May 9, 2017

Change Mediation – a Mentoring Role

Doug Lawrence





Back in 2016 which seems like a long time ago I wrote an article on change management and the role of a mentor as change mediator. I have attached a link to that article for your reference. What I have observed is that the landscape both on a personal and professional basis has not changed much in how we deal with and address change. I have started to do a series of videos on key mentoring topics and will add this particular topic to that list. In the meantime though, I wanted to share some observations.

Let’s first explore our personal perspective. I am spending time with a number of individuals in a mentoring relationship. I am discovering that there is always lots of change taking place in their lives. My role as their mentor is to help them navigate through all that change and guide them to a place of happiness. My role is not to pass judgement. My role is not to discard their feelings and emotions. My role is not to have a preconceived bias regarding the person I am spending time with. My role is to understand or learn the impact that change is having on them as an individual and to ask the right questions to guide them to a solution. Part of our journey will be helping them to a place where they believe in themselves as the journey does start with them. For some mentors this can be something that they are not comfortable with. In most cases I have seen where this type of mentoring relationship falters it is usually due to the mentor not having some form of training. What I have also observed is that the mentor is dealing with their own challenges and as such struggle with guiding someone else. This is truly a role of a mentor – to guide someone through personal change. I act as a change mediator in this situation.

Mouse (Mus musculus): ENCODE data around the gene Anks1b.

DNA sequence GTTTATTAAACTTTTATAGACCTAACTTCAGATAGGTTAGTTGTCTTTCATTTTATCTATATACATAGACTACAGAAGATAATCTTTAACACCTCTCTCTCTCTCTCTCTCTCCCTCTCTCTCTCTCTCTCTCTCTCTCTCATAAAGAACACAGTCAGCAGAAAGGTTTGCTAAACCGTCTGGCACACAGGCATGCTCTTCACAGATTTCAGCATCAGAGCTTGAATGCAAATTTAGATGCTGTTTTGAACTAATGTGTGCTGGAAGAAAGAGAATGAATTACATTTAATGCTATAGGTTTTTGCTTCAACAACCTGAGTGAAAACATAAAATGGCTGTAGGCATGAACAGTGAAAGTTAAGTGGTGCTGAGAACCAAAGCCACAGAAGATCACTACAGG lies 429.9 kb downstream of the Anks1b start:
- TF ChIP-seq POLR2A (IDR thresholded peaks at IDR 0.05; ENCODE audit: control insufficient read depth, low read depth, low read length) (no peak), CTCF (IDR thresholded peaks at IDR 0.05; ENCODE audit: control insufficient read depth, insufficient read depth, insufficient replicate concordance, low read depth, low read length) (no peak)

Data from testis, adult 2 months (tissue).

Let’s now explore this from a professional or work perspective. Organizations today are constantly evolving. We are being forced to work smarter and in some cases with less. We struggle with a lack of leadership in a large percentage of organizations. Mergers and acquisitions are taking place all around us. Sure we have change management teams that are tasked with ensuring that the change takes place with hopefully minimal disruption. Disruption to who though? In a lot of the situations that I have been involved in one things that is often overlooked or has very little attention paid to it are the people that are involved in or impacted by all this change. Change can be a daunting experience especially if you don’t deal with it very well. The role of a trained mentor is to be that bridge between what is taking place, the people impacted by change and management who are driving change. The change mediator (mentor) can skillfully navigate through all this turmoil and provide that safe place for employees to share their concerns. All too often we allow our feelings to be bottled up inside of us and we don’t express or deal with them. The longer we internalize the greater the chance we have for illness to invade our bodies. Our productivity begins to decline, we become irritable with others, and bad behavior that should remain at the office follows us home and is displayed in full force on our arrival through the front door of our home. This does not need to happen this way.

A trained mentor can bring value to your change initiatives acting as the change mediator and providing your employees that impartial, non-judgemental, person that can work with them to better understand the change and why it is taking place. Change is evident. You can allow the change to control you or you can take control back and leverage the “gift of mentoring” and a trained mentor as your change mediator. “Can you afford not to?”



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